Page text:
Job gains muted but more widespread
The revival of employment growth remains less widespread, however, with only three sectors - healthcare services, real estate and pharmaceuticals - reporting robust job gains in August, albeit with non-banking financial firms, commercial and professional service providers, industrial service providers, chemical and auto makers all also reporting modest or marginal job gains. At eight out of 26, the number of sectors with rising employment was consequently the highest since February, and up from none in May.
Tourism and recreation firms continued to report the steepest job losses, and have suffered by far the deepest cull to jobs so far this year.
While employment fell marginally when measured across all sectors globally in August, the decline was the smallest recorded since jobs began falling back in February in a sign that the overall labour market has started to stabilise. A marginal rise in service sector jobs was offset by a continued, albeit moderating, decline in factory jobs.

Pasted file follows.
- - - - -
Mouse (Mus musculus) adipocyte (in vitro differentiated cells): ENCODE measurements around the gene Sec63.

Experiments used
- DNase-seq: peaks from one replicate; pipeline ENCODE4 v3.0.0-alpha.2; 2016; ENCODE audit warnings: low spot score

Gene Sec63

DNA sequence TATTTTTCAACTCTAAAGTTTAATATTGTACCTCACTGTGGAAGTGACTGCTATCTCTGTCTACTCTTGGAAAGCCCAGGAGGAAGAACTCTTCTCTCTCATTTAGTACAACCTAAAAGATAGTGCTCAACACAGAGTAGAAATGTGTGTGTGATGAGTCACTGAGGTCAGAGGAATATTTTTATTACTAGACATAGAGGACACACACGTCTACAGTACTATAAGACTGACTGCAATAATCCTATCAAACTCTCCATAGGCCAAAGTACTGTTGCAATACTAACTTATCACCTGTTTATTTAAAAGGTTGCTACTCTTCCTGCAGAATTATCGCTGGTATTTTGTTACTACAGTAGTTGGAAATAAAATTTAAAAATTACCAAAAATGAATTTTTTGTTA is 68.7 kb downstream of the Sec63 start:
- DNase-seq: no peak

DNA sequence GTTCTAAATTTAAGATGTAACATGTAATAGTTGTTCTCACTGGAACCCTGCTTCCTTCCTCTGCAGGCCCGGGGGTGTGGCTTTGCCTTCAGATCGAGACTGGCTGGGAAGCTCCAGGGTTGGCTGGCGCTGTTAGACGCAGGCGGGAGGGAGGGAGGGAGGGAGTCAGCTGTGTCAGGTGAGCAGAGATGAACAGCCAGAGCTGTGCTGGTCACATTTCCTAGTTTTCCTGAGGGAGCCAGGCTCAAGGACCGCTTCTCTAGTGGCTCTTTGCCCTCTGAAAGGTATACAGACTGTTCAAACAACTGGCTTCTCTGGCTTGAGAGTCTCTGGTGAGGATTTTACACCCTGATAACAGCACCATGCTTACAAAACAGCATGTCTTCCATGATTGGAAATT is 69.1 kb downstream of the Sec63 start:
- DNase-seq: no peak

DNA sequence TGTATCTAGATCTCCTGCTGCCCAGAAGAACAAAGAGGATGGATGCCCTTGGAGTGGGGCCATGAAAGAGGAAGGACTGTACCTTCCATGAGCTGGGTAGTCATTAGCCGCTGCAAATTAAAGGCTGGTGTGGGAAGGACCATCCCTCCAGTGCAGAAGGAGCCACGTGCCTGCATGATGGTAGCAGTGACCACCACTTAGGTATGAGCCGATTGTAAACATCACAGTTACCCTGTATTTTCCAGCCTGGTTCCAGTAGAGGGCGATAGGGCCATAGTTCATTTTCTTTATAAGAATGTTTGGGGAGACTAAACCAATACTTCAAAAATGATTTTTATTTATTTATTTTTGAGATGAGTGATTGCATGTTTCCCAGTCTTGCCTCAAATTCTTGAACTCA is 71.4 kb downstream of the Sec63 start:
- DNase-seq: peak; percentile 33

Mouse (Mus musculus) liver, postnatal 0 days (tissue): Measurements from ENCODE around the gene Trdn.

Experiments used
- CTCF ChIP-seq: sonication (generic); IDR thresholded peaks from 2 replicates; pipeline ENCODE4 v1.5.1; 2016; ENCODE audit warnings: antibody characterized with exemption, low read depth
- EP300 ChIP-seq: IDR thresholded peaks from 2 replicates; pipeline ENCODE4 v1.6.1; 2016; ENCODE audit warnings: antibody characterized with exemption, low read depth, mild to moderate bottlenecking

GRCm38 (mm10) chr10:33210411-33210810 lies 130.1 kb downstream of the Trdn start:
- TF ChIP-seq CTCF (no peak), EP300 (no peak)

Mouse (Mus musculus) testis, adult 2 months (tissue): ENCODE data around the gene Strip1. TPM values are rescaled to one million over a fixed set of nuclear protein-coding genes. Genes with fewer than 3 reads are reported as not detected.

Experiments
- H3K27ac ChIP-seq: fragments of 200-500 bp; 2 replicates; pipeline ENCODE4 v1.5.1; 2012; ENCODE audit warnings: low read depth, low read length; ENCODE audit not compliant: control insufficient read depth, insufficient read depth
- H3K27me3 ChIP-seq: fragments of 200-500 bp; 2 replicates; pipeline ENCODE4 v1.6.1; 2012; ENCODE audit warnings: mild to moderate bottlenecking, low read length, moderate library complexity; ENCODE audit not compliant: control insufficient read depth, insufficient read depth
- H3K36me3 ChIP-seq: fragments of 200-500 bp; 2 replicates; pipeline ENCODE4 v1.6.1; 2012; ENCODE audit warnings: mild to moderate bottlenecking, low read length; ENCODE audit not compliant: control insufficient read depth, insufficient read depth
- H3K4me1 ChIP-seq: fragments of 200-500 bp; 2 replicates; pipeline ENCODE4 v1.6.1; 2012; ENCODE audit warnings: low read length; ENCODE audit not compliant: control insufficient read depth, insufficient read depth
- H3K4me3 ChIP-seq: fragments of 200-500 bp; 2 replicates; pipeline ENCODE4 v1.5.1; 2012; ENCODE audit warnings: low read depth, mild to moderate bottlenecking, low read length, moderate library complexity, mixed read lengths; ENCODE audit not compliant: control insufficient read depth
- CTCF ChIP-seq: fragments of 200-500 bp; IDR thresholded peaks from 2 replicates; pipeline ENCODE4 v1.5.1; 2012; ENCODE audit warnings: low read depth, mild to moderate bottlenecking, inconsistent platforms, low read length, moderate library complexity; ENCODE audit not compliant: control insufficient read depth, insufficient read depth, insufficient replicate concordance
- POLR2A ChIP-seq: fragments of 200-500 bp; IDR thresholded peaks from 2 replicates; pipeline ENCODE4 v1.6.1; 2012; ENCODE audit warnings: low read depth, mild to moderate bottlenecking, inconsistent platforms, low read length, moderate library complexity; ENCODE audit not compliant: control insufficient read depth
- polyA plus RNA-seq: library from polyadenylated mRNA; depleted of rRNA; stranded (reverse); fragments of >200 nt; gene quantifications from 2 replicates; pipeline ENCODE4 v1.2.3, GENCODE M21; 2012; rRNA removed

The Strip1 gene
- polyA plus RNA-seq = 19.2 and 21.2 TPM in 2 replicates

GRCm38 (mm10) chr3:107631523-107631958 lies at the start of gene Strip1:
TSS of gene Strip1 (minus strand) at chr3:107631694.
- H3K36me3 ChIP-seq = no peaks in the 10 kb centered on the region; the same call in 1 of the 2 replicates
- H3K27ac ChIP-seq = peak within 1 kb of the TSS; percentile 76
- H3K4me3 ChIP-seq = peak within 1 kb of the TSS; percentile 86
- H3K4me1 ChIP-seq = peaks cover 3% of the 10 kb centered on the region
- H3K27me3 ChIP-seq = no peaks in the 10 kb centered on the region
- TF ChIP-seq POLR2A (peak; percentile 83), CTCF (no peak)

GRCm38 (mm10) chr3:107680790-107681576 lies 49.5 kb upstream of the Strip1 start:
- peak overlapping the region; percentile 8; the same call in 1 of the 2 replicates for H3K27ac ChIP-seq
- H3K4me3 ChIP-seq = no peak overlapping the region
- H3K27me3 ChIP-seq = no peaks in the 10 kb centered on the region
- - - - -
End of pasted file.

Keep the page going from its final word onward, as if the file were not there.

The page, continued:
Fall in number of sectors with rising PMIs
One sign of caution as to the near-term outlook came from a fall in the number of sectors reporting higher PMI output indices (i.e. reporting faster output growth or reduced rates of decline). Only 15 of the 26 global sectors reported rising PMI output indices, albeit down from a full house in both June and July, leaving 11 sectors reporting either slower rates of expansion or faster rates of decline.